Moreover, we reject appellee Logan's suggestion that we lack jurisdiction because this case is moot. Logan argues that In re Roberts Farms, Inc., 652 F.2d 793 (9th Cir.1981), indicates that this case is moot because Robin failed to obtain a stay of the bankruptcy court's order and the disputed funds have already been paid to Logan.
Neither of these grounds for our holding in Roberts Farms compels a finding of mootness in this case. Because Logan is a party to this appeal, this court could fashion effective relief by remanding with instructions to the bankruptcy court to order the return of erroneously disbursed funds. Cf. Burbank Anti-Noise Group v. Goldschmidt, 623 F.2d 115, 116 (9th Cir.1980) (per curiam), cert. denied, 450 U.S. 965, 101 S.Ct. 1481, 67 L.Ed.2d 614 (1981). Nor would it be inequitable to hear the merits of Robin's appeal. Logan has known since 1981 that Robin contests the bankruptcy court's order that he be paid from the certificate of deposit. We therefore conclude that this case is not moot and we have jurisdiction to hear Robin's appeal.
The district court erred in concluding that Robin lacked standing because it was not an aggrieved person within the meaning of section 39c of the Act. Section 39c permits appeal by a "person aggrieved by an order of a referee." 11 U.S.C. § 67(c) (1976) (repealed 1978). To have standing to appeal, Robin must show that it was "directly and adversely affected pecuniarily by the order of the bankruptcy court." In re Fondiller, 707 F.2d 441, 442 (9th Cir.1983).
Klein v. Rancho Montana de Oro, Inc., 263 F.2d 764 (9th Cir.1959), is apposite. In Klein, the court suggested that an order disposing of assets from which a claimant seeks to be paid "adversely affects" that claimant so as to confer standing to challenge the order. See id. at 771-72. It was unnecessary for the court to so hold, however, because there were ample additional funds from which those seeking review of the order could be paid. See id. at 772.
In this case we adopt the suggestion in Klein and hold that in a case involving competing claims to a limited fund, a claimant has standing to appeal an order disposing of assets from which the claimant seeks to be paid. Robin satisfies this test for standing because it asserts a claim to the funds that the bankruptcy court awarded to Logan.
PROPRIETY OF THE BANKRUPTCY COURT'S ORDER
An award of fees in a bankruptcy proceeding will not be disturbed unless the awarding court has abused its discretion or erroneously applied the law. Southwestern Media, Inc. v. Rau, 708 F.2d 419, 422 (9th Cir.1983).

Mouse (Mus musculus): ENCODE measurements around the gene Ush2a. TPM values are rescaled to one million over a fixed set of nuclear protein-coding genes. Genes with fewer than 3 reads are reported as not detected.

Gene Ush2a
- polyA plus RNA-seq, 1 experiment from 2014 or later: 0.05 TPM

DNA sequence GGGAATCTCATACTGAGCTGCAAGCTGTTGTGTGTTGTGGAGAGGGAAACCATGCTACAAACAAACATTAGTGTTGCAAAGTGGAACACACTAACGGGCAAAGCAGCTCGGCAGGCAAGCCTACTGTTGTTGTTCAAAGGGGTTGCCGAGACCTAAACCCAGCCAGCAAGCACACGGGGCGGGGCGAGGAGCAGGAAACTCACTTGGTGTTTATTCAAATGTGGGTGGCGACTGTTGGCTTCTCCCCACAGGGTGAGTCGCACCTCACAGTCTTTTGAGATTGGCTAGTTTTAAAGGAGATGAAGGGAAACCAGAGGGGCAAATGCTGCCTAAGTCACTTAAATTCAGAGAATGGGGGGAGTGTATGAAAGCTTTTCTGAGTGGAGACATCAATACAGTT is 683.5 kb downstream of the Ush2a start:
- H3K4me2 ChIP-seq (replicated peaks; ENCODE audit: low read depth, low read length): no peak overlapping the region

Contrary to Robin's suggestion, the amounts allocated for interim counsel fees and other expenses in the Perini agreement were not cast in concrete. The Perini
Robin's claim essentially is that the bankruptcy court failed to protect its possible interest in the funds placed in the certificate of deposit. The bankruptcy court has not yet ruled on Robin's claims, but it is reasonable to expect that additional funds will be available to pay legitimate claims. In these circumstances, it cannot be said that the order of fees to Logan was an abuse of the bankruptcy court's equitable power to distribute assets.
Our holding that the bankruptcy court did not abuse its discretion reflects our understanding that the final adjustment of the interests of corporate IED, the Rogers creditors, and the Anstey creditors will assure that IED is compensated for its advances in a manner equivalent to that in which the Anstey and Rogers creditors are compensated. The record shows that the bankruptcy court has treated IED's advances as administrative expenses identical to those made by the Rogers and Anstey creditors. Corporate IED is therefore entitled to full reimbursement with interest for its contribution to the debtor in possession.
In re J.M. Wells, Inc. held that a bankrupt whose debts substantially exceed his assets does not have standing to appeal an award of attorneys' fees paid out of the estate. 575 F.2d at 330-31; see also Skelton v. Clements, 408 F.2d 353, 354 (9th Cir.), cert. denied, 394 U.S. 933, 89 S.Ct. 1202, 22 L.Ed.2d 462 (1969) (hopelessly insolvent debtor does not have standing to appeal orders affecting the size of the estate). That rule is inapplicable here because Robin does not claim standing as a surrogate for the bankrupt IED, but instead alleges that it is itself entitled to the disputed funds.